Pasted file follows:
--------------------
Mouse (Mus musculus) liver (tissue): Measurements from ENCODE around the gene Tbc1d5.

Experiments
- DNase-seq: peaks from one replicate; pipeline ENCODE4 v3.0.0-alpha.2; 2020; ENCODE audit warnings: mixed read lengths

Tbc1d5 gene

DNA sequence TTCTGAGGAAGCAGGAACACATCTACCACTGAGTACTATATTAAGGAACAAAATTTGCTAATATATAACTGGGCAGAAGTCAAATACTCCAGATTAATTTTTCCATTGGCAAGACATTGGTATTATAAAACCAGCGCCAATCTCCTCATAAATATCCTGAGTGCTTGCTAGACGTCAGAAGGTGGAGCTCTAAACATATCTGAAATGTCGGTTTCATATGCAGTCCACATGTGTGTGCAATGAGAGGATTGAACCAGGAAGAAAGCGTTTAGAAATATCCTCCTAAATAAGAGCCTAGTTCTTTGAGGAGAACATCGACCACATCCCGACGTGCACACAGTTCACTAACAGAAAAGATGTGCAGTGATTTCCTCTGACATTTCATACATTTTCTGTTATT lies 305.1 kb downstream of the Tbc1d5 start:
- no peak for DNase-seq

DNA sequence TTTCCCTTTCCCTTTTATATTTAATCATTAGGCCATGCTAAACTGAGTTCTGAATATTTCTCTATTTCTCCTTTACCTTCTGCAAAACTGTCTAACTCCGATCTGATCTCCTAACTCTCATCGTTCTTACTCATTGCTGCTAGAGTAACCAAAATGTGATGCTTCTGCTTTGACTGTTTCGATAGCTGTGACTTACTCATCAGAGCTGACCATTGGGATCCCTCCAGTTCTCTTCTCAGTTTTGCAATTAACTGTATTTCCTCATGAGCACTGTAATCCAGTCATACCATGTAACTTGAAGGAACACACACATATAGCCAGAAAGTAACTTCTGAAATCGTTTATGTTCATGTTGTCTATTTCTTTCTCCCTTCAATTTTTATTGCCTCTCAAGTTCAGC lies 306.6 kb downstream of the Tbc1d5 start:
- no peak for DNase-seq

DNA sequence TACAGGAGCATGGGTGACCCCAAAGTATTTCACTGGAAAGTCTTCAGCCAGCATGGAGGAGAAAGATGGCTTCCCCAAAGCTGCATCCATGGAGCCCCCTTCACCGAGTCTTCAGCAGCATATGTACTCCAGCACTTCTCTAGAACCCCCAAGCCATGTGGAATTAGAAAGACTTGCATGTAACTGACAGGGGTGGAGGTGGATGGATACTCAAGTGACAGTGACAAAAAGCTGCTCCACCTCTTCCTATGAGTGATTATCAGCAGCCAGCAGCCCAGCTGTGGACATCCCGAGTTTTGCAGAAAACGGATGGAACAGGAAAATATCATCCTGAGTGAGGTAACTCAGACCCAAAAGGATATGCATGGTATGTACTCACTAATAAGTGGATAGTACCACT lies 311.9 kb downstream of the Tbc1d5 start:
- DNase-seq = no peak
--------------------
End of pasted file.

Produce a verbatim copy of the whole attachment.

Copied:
Mouse (Mus musculus) liver (tissue): Measurements from ENCODE around the gene Tbc1d5.

Experiments
- DNase-seq: peaks from one replicate; pipeline ENCODE4 v3.0.0-alpha.2; 2020; ENCODE audit warnings: mixed read lengths

Tbc1d5 gene

DNA sequence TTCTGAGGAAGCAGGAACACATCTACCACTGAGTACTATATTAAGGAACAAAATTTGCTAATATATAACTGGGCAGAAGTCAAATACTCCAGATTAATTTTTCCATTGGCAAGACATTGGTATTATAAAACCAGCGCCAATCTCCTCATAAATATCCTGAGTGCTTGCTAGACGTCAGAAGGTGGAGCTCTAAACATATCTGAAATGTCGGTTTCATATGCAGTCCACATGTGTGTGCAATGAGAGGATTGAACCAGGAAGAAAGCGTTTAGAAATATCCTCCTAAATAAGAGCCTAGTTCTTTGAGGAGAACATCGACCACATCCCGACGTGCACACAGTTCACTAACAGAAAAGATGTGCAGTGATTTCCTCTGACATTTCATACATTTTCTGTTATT lies 305.1 kb downstream of the Tbc1d5 start:
- no peak for DNase-seq

DNA sequence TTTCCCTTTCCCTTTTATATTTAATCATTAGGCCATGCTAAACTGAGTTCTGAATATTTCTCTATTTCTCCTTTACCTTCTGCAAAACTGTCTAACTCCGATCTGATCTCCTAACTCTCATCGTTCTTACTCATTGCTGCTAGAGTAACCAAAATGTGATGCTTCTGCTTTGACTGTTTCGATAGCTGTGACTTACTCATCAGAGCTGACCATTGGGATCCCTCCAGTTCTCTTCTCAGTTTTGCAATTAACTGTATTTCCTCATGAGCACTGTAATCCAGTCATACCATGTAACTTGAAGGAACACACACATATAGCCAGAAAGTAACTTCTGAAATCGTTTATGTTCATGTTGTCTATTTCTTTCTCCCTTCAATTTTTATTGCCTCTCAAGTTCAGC lies 306.6 kb downstream of the Tbc1d5 start:
- no peak for DNase-seq

DNA sequence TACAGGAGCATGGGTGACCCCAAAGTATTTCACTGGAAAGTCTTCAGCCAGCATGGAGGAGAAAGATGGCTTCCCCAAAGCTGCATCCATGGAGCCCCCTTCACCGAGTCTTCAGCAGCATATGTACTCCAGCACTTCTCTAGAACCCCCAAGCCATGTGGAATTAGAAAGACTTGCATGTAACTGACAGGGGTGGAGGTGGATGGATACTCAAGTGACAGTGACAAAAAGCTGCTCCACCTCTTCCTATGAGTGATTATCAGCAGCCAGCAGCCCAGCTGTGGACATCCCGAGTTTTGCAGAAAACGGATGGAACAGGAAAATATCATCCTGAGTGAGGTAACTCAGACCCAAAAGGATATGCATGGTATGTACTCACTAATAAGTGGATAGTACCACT lies 311.9 kb downstream of the Tbc1d5 start:
- DNase-seq = no peak